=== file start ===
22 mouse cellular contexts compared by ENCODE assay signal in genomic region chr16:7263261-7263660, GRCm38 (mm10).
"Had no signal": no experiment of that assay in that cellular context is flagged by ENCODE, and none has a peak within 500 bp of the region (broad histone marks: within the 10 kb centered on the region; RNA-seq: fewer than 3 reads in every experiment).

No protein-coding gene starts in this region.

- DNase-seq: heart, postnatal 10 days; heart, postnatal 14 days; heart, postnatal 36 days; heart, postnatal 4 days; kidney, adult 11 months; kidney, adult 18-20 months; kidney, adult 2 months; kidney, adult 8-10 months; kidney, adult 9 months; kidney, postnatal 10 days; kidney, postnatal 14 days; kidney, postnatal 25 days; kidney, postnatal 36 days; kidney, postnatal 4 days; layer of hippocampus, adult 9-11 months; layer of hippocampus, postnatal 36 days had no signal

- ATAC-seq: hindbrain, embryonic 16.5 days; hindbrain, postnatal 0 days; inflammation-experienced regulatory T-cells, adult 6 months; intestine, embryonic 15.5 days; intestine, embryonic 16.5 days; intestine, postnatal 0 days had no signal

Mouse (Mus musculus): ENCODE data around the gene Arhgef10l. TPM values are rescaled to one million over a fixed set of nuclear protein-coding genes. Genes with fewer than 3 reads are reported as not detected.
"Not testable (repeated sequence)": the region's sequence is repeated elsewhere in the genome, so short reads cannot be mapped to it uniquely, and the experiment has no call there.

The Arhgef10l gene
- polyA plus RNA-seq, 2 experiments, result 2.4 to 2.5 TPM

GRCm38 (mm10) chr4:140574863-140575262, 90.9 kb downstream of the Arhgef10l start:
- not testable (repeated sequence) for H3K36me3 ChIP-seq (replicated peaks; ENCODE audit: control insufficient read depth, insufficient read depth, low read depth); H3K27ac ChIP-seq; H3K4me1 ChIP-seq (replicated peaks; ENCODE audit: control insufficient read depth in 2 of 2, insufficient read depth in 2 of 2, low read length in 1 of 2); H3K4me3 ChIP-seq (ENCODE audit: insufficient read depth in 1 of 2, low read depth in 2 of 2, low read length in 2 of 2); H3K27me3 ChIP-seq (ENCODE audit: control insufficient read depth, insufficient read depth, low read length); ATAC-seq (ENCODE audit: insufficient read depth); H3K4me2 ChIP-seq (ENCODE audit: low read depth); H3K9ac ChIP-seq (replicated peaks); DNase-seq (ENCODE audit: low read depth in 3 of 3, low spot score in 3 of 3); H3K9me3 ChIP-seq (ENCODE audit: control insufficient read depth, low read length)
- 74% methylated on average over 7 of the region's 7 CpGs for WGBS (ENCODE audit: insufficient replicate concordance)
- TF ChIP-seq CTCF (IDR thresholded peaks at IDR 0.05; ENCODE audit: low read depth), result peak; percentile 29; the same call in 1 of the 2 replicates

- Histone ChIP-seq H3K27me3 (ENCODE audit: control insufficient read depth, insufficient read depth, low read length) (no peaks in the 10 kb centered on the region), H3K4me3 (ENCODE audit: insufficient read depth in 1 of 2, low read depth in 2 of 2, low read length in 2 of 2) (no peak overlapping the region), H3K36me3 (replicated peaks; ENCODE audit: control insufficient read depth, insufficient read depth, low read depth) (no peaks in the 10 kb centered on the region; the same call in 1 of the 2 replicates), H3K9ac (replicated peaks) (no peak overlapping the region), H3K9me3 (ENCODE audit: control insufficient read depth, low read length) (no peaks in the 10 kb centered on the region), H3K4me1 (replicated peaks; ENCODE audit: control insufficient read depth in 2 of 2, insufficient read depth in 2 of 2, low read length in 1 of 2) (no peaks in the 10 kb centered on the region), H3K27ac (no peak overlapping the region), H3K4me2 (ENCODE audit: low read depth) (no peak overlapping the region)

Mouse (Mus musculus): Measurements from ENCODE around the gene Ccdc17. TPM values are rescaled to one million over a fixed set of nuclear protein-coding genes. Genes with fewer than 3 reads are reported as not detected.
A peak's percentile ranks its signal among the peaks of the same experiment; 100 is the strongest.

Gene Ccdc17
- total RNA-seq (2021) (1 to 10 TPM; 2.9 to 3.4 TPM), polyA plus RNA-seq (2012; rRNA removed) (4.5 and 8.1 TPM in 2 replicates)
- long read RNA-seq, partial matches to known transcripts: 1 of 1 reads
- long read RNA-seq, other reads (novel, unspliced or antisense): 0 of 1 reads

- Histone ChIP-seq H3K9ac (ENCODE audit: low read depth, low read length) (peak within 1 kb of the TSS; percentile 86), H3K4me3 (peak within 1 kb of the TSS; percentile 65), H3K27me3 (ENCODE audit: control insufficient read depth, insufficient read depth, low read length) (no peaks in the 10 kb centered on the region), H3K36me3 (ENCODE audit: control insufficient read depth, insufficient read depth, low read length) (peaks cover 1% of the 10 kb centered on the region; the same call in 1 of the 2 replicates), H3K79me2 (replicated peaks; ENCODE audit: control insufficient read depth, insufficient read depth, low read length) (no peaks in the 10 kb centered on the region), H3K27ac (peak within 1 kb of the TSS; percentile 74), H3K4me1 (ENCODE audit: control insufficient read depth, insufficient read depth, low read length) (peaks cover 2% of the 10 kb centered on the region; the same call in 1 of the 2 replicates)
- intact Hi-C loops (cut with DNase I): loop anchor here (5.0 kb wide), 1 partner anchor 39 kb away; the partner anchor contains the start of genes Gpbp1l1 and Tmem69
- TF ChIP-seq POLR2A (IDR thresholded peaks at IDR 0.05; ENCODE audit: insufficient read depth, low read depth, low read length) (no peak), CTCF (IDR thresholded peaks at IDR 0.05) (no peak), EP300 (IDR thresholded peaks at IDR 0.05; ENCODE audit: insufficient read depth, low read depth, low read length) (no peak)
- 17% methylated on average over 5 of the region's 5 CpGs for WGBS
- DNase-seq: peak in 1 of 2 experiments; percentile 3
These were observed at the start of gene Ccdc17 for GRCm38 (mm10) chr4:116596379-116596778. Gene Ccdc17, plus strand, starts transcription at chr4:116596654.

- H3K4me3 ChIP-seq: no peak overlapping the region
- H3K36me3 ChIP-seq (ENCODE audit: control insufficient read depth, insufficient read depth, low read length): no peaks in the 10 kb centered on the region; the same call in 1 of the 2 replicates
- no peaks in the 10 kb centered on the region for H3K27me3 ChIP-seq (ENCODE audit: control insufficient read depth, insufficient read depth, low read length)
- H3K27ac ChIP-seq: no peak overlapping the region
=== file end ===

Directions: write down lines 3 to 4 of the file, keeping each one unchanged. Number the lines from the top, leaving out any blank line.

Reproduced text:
No protein-coding gene starts in this region.

- DNase-seq: heart, postnatal 10 days; heart, postnatal 14 days; heart, postnatal 36 days; heart, postnatal 4 days; kidney, adult 11 months; kidney, adult 18-20 months; kidney, adult 2 months; kidney, adult 8-10 months; kidney, adult 9 months; kidney, postnatal 10 days; kidney, postnatal 14 days; kidney, postnatal 25 days; kidney, postnatal 36 days; kidney, postnatal 4 days; layer of hippocampus, adult 9-11 months; layer of hippocampus, postnatal 36 days had no signal